Do you find that your days go like mine did today? It happens more often than not. For some reason, I miss a turn and wind up down the wrong road. Or I'm derailed by external circumstances. Either way, I'm not where I thought I should be.

I figure I might as well make the best of it. Sure, I'd like to be on schedule - where I planned to be at the time I planned to be there. One thing I've learned from international mission trips is that Americans are much more concerned about that than the rest of the world.

So having a plan is a good thing but getting uptight about plans gone haywire is not. Here's my plan for tomorrow...

  • Get up around 6:00 (that pretty much depends on when Lexi wants fed)
  • Pray for family, friends, church
  • Catch up on my Daily Bible Reading (I'm a day behind)
  • Head to Sherwood for the Evangelism Conference (missed today's sessions)
  • Have lunch at Mugs Cafe in North Little Rock
  • Check on a few families in the church
  • Plan and prepare for Sunday's worship service
  • Have supper with Deana and Riley
  • Practice music for Sunday with our praise team
  • Check social media and play Words with Friends
  • Get to bed around 9:30
That's what I plan to do - like James said, "if it's the Lord's will." I promise not to get irritated when something drops from the list or is added to it.

Sunday, January 26, 2014


My favorite hymn is "I Stand Amazed in the Presence." Here are the words to the first verse.

I stand amazed in the presence of Jesus the Nazarene
And wonder how He could love me - a sinner, condemned, unclean.

Now let me say a word about Matthew 7:28-29.

When Jesus had finished saying these things, the crowds were amazed at his teaching, because he taught as one who had authority, and not as their teachers of the law.

That's the reaction after Jesus finished the Sermon on the Mount. Of course, I'm drawn to the word "amazed."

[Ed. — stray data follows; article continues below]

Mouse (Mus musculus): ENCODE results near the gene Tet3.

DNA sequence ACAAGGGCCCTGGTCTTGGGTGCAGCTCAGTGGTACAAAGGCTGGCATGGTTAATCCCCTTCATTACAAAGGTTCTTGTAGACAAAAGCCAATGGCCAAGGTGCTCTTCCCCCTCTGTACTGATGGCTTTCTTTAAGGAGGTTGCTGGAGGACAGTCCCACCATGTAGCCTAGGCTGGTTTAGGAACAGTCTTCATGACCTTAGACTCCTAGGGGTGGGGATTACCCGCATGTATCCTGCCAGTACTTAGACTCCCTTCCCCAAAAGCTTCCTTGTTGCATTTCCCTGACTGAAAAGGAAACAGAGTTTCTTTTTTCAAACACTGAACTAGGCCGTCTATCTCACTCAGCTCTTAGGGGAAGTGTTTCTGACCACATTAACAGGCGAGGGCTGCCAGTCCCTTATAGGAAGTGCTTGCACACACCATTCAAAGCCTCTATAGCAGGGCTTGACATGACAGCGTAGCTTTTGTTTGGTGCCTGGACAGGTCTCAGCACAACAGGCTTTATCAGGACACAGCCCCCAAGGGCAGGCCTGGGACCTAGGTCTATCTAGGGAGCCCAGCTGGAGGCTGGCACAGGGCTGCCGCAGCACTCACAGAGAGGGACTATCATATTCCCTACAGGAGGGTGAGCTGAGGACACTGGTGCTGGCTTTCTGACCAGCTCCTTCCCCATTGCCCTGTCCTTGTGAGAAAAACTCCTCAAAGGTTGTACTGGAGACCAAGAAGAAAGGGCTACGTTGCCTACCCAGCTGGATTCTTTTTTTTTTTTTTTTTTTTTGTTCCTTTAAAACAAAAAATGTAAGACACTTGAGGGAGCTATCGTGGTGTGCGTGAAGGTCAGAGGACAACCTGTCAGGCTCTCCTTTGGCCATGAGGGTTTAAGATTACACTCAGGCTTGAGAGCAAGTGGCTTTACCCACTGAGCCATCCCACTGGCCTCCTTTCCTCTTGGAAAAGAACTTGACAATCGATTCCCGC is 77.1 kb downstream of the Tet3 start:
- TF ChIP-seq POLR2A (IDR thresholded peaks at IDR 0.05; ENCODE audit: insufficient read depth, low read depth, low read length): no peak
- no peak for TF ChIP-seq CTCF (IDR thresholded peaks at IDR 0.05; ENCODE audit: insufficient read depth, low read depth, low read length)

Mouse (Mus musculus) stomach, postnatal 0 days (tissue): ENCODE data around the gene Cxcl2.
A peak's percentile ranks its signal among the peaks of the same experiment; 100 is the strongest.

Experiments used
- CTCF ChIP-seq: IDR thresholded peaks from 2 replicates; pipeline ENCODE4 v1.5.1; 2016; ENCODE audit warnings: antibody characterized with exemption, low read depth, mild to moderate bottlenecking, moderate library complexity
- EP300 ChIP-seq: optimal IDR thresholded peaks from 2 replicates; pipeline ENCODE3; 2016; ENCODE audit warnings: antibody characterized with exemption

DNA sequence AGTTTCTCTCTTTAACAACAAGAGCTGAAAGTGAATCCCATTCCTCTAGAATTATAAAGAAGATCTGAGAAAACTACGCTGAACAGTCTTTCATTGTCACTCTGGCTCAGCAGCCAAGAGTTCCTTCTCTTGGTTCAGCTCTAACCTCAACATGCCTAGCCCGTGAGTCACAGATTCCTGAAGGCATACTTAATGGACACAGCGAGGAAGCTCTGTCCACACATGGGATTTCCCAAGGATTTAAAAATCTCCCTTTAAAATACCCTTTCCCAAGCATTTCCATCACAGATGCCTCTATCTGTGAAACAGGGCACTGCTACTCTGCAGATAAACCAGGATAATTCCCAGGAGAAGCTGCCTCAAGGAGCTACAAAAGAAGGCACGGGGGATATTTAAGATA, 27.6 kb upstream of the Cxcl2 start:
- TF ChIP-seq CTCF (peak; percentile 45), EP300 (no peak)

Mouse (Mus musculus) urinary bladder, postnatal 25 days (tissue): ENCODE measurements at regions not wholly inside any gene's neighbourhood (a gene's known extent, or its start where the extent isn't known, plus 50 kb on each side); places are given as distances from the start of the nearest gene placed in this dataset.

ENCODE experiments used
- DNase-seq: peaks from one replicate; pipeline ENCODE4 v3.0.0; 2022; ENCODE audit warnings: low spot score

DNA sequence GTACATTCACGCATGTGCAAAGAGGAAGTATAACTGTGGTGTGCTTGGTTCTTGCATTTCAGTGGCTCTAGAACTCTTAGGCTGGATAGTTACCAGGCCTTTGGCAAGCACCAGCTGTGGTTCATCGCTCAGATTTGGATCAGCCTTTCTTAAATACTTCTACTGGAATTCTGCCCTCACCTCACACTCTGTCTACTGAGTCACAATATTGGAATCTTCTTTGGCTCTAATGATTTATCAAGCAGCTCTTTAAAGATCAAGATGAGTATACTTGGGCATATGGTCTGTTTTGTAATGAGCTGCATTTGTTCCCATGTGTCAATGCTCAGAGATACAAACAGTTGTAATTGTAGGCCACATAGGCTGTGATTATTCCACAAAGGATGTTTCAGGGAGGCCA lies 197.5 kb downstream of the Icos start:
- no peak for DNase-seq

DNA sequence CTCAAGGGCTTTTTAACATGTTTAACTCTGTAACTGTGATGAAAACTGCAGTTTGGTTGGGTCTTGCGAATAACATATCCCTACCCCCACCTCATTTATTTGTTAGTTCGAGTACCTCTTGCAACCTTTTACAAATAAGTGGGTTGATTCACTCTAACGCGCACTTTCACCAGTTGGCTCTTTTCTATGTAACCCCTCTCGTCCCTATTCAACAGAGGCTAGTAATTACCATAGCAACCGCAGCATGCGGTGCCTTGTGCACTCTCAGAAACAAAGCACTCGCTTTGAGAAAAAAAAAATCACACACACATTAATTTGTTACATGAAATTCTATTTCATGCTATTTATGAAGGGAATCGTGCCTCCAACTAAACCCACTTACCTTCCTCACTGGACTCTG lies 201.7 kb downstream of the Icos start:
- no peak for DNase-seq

But their amazement was not necessarily accompanied by belief. To say the crowd was amazed means that they were astounded or impressed by what he said. That does not equate with believing in and committing to Jesus. Jesus spent the last few minutes of the Sermon offering response options: claim to believe but not have fruit that proves it or claim to believe and have fruit to substantiate the claim. Those who love Jesus, call him Lord, and claim to follow him will obey him.

Being amazed isn't enough. I can sing the first verse of the hymn over and over and it really tells you nothing except that I'm impressed the Jesus loves me.

But hear the chorus: Oh, how marvelous! Oh, how wonderful! And my song shall ever be: Oh, how marvelous! Oh, how wonderful is my Savior's love for me!

Being amazed is one thing. Proclaiming his love for me is another. Proclamation is a fruit of Christian living. A person who has entered a transformational relationship with Jesus (there is no other kind) will proclaim the truth to everyone they can find.

The verse is the truth. The chorus is the proof that I've embraced the truth.

I think Jesus found three responses to his Sermon. The teachers of the law bowed up at his drastic contrast to their typical teachings. They walked away looking for ways to shut him up.

A second response was the majority response. They were amazed but not committed. They were curious but not ready to join the kingdom movement.

The third option was to be amazed, committed, and transformed. Only a few made this response. A few dozen, maybe. But God changed the world through them. Within the next three years Jesus trained a few to take the challenge of sharing the Gospel. And they did. Thousands were added on the Day of Pentecost. Some were added every day.

A wave of transformation swept across the world and across time until it reached me.

I stand amazed! And I'll proclaim his transforming love.

Thursday, January 23, 2014

Relationship Foundations

So we dove into that passage in Colossians that says wives are to submit to their husbands. It went OK. Nobody got hurt.

Take a minute to read Colossians 3:18-4:1.
Wives, be submissive to your husbands, as is fitting in the Lord.
Husbands, love your wives and don't be bitter toward them.
Children, obey your parents in everything, for this pleases the Lord.